Manju Bhat, M.V.Sc., Ph.D.
Pain is one of the basic human experiences, which can be considered a useful warning sign of an injury, inflammation or infection. However, difficult-to-control, chronic untreated pain resulting from dysfunction of the nervous system (i.e. neuropathic pain) is a significant health problem. Chronic pain is considered a specific healthcare problem and 'a disease in its own right'. About 90% of all illnesses are associated with pain and patients with chronic pain use health services up to five times as frequently as the rest of the population. This is estimated to cost the American public more than $100 billion per year in health care, compensation, litigation, loss of productive work days, etc. Currently, there are no specific treatment options available to manage chronic neuropathic pain, which is commonly associated with nerve injury and diseases such as diabetes, HIV/AIDS, cancer, herpes, etc. This is mainly due to the diverse pathophysiologic mechanisms behind the development and maintenance of pain. The ultimate goal of pain research is to develop novel approaches for effective diagnosis, treatment and management of painful conditions. Dr. Manju Bhat's research is aimed at investigating the mechanisms by which sensory neurons detect and transmit painful signals at the cellular and molecular levels.
Neurophysiology of calcium signaling in sensory neurons: The focus of Dr. Bhat's ongoing research is to study the role of calcium signaling proteins in pain. Calcium is an important ion that is essential for many of our body functions such as skeletal integrity, muscle contraction and neurotransmission (all our brain functions and mind-body coordination). Level of calcium ions inside each of our cell is tightly regulated by specialized calcium transporter proteins (pumps, exchangers and channels). Understanding how cellular calcium homeostasis is maintained and regulated is essential in order to study their possible roles in health and disease. The long-term goal of our research is to identify targets for new and novel pain therapies. Using peripheral sensory neurons grown in culture, we have uncovered the presence of a novel calcium transporting pathway called capacitative calcium entry (CCE), which is present only in pain-conducting (i.e. nociceptive) neurons, but not in normal touch-sensitive (i.e. mechanosensitive) neurons. Selective presence of this calcium entry pathway suggests its importance in the modulation of pain signal transduction. Discovering the identity of this channel and understanding how it functions and what factors regulate its activity will yield useful information about its role in pain. Next step in this research is to study how the activity of these channels is altered under painful conditions. For this, we use experimental models of acute and chronic pain, where we can quantify pain perception and also use molecular methods to measure possible changes in the expression and function of these calcium channels. These approaches will allow us to test new compounds for their ability to control pain.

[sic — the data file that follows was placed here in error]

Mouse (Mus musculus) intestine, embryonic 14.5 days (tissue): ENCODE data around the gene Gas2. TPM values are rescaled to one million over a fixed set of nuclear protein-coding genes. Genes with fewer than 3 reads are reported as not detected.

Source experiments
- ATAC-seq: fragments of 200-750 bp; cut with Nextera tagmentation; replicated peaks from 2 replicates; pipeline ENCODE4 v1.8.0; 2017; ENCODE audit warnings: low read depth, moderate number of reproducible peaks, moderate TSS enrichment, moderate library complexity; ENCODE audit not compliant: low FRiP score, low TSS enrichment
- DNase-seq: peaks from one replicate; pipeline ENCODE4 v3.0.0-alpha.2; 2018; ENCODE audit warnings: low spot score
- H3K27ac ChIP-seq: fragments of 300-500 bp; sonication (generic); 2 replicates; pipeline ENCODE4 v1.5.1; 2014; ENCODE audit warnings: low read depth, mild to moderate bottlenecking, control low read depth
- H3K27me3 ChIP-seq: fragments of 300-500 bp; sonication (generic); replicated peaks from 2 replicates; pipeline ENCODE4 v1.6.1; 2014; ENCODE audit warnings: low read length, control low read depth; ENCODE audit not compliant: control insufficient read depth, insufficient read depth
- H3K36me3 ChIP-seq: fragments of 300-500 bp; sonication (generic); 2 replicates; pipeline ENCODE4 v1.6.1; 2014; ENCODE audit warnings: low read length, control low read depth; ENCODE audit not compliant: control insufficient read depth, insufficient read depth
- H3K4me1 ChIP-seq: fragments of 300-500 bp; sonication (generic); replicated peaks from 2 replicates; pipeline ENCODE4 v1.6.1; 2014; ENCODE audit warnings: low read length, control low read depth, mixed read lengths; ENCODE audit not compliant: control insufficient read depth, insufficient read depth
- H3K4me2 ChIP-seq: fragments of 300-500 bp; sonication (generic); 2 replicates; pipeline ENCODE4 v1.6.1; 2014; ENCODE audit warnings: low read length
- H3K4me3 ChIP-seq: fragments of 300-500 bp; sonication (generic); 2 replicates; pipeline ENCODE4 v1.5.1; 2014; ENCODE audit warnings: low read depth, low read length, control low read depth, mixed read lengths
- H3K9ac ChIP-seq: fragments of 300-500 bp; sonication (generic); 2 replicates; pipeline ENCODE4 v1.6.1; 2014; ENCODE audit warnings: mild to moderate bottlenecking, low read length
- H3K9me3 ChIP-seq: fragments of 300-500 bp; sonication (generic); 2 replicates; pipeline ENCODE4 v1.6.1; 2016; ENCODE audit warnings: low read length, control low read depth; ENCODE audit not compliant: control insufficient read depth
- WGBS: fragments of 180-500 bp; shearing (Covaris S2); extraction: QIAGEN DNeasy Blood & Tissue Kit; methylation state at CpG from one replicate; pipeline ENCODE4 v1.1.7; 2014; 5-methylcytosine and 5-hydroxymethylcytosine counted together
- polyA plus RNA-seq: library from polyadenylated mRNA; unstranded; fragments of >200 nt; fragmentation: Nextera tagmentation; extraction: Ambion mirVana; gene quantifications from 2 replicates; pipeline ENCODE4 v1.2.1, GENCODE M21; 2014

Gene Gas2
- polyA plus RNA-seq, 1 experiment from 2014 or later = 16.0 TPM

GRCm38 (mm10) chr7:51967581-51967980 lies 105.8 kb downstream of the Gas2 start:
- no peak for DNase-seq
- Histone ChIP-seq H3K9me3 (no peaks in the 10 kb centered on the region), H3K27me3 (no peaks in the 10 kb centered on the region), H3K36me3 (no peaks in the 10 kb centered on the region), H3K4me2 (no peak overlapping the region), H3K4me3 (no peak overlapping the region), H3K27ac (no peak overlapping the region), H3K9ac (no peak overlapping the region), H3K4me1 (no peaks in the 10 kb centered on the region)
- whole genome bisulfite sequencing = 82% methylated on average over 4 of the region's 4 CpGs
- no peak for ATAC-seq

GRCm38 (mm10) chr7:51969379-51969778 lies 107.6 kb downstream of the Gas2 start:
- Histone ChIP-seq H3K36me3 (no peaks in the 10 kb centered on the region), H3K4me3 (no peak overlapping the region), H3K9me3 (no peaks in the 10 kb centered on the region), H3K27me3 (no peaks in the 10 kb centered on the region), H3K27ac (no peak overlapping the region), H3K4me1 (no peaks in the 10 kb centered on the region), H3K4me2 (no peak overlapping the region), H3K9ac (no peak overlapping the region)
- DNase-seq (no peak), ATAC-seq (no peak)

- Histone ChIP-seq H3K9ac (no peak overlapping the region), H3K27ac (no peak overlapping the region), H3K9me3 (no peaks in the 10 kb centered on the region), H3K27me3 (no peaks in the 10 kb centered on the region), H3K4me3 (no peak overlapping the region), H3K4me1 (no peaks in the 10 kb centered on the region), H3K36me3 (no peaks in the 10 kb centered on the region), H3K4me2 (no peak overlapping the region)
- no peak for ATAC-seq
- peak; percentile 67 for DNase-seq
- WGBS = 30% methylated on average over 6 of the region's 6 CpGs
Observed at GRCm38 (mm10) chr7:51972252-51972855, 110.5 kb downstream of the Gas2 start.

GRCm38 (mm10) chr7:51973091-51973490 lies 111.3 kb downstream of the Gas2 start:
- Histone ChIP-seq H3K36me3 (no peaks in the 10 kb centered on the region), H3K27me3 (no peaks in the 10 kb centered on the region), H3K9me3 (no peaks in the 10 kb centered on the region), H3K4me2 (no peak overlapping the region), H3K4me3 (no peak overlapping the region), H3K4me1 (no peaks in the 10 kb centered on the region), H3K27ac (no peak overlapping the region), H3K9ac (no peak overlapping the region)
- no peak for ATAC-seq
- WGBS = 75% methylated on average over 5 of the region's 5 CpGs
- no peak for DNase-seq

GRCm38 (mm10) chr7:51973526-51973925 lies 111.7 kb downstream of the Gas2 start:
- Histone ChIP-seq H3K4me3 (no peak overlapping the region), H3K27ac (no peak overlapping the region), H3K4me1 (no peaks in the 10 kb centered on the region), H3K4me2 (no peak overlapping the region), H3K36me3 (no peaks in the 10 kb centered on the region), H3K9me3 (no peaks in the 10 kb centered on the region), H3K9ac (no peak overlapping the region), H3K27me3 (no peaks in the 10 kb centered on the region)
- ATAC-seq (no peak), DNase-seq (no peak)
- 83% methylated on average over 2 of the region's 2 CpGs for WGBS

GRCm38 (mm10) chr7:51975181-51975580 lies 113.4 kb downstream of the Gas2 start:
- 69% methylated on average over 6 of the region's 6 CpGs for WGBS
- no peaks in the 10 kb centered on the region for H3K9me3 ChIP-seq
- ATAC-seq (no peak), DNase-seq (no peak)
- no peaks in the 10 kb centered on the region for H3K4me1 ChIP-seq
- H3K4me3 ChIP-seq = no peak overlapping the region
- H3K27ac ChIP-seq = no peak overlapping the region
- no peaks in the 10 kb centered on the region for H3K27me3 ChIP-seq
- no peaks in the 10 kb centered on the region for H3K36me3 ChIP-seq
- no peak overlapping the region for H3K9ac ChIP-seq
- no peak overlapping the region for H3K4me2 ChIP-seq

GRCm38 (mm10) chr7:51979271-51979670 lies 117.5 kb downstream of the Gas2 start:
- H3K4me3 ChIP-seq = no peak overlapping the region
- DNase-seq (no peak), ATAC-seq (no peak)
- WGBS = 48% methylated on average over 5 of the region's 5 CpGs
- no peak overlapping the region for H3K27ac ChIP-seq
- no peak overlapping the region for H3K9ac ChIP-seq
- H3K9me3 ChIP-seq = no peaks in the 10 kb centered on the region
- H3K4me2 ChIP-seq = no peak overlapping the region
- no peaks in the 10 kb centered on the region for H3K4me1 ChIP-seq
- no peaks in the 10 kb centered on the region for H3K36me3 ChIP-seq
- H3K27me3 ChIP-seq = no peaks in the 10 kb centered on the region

Anesthetic-mediated regulation of pain: Propofol is an intravenous general anesthetic agent used for both induction and maintenance of anesthesia and for sedation in the intensive care unit. The advantages of propofol's widespread use include its rapid onset and rapid recovery. One of the commonly encountered discomforting effects of propofol during induction of anesthesia is the acute burning sensation at the site of intravenous bolus injection. While the mechanism for propofol-induced pain is not known, it is thought to involve excitation of perivascular sensory nerve endings.
By analyzing the type of sensory cells that are activated and by using cells expressing exogenous genes, Dr. Bhat's research demonstrated that propofol behaves as an activator of vanilloid receptor (TRPV1), which functions as a calcium channel and is a known mediator of pain in response to a variety of noxious stimuli such as heat, acid and the chemical capsaicin. This discovery and our ongoing experiments have several clinical implications with respect to pain medicine. First, by understanding the mechanism(s) by which propofol activates TRPV1 receptor, it will be possible to include a selective TRPV1 receptor antagonist to the propofol formulation routinely used during surgery. This will prevent the discomforting effect of burning pain prior to patient being anesthetized with propofol. Second, propofol can serve as a useful experimental tool to study the function and regulation of TRPV1 receptor, which has recently attracted attention as a key mediator of both acute and chronic pain and hence a target for new painkillers. Third, knowledge of how propofol interacts with the TRPV1 receptor can be used to design and develop propofol "like" molecules that function as TRPV1 receptor blockers instead of activators. These can then safely be used as analgesics after appropriate clinical trials.
The focus of Dr. Bhat's ongoing research is to investigate the mechanisms by which propofol (and some of its chemical cousins) interact with and activate TRPV1 receptor thereby inducing pain. Thus, investigation into the molecular mechanisms by which propofol affects sensory signal transduction will not only help to prevent acute pain during induction of anesthesia, but also will help design new specific drugs to treat chronic pain, for which currently there are no specific treatment options available.
We use combination of cell and molecular biological and imaging techniques to understand the calcium signaling pathways in sensory neurons, and animal models to examine the role of calcium channels in acute and chronic pain.